Randal C. Picker, Structuring Competition in Privacy

Randal C. Picker, Structuring Competition in Privacy

PLSC 2013

Workshop draft abstract:

Nature and regulators are very much alike: both abhor a vacuum. The shift of life online has brought with it an unusual power to accumulate information about consumers, though, with the emergence of new technologies such as facial recognition technology, the opportunities for information gathering in physical space are increasing as well. We should expect substantial changes in technology to give rise to conflict over the appropriate boundaries of that technology and calls for regulation.

In 2012, U.S. regulators have produced a series of reports in an effort to define a framework for this regulation. In February, 2012, the White House issued its consumer data privacy report with a call for a new Consumer Privacy Bill of Rights. The U.S. Federal Trade Commission has been particularly active this year issuing a major consumer privacy report in March, 2012 and subsequent reports in September, 2012 and October, 2012 offering mobile app guidelines and addressing the use of facial recognition technology. And the FTC has done much more than just issue reports: the breadth of the underlying statutes under which the FTC operates and the natural mistakes that firms will make in a rapidly developing industry have made it possible for the FTC to move aggressively into direct privacy regulation.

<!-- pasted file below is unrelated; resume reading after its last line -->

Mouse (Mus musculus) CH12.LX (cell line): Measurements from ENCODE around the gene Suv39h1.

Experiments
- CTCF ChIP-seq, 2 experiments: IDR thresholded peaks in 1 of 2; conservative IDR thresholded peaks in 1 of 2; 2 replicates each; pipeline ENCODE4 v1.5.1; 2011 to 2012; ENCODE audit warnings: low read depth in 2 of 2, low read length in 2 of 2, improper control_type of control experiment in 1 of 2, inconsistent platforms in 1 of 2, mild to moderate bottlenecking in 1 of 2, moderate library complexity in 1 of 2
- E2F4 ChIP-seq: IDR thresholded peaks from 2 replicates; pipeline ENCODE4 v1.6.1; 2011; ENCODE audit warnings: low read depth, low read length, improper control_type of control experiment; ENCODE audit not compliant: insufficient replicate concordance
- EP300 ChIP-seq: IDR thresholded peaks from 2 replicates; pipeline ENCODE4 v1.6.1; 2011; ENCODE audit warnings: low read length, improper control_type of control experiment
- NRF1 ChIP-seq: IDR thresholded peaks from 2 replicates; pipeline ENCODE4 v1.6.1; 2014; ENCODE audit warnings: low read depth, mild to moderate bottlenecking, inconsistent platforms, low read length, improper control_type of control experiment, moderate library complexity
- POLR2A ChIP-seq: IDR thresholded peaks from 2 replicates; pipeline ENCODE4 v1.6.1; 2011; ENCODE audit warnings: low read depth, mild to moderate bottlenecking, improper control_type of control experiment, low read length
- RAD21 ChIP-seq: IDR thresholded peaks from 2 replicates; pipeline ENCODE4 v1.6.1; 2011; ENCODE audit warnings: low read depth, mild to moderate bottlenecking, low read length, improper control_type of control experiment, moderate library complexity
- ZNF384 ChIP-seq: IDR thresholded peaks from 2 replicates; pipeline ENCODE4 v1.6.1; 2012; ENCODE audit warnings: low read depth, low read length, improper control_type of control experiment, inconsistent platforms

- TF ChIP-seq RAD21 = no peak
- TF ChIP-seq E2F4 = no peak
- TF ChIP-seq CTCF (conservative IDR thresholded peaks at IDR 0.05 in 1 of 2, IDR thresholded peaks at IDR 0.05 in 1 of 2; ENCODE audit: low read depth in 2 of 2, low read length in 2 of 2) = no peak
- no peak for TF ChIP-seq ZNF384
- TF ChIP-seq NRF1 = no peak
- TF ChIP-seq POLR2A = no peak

And it isnít just the U.S. federal government that is moving forward on privacy regulation. Without even considering developments in the EUóand with most of what is going on in privacy occurring on the Internet or through apps on devices like tablets and smartphones, we really need to focus on the world marketóCalifornia has moved to extended its online privacy regime to apps. At 1 million mobile apps on the iOS and Android platforms and a potential fine of $2,500 per non-complying download, California may have figured out how to solve its budget problems.

In Section I of the paper, I consider how the FTC currently regulates privacy. Much of the FTCís direct regulatory efforts to date have piggybacked on the privacy disclosures required by other law or made voluntarily by firms themselves. This puts the FTC in the posture of engaging in purely after-the-fact, one-by-one regulation of firms and doesn’t push the FTC to articulate broader standards. And many of the situations are resolved through settlements such that the underlying issues aren’t tested through litigation. The FTC could issue substantive rules as it has done in the past in other areas, but as Congress has repeatedly amended the statutes to create a demanding standard for many of the rules that the FTC might issue, the FTC has moved to using the report process described above. The reports sidestep the statutory standards that the FTC would otherwise face and make it possible for the FTC to issue non-rule ìrules,î rules that the FTC hopes will shape the relevant industry but without obvious direct legal effect. Of course, the line between actual rules and faux rules may not be clear to all involved and the FTC may indeed welcome that ambiguity.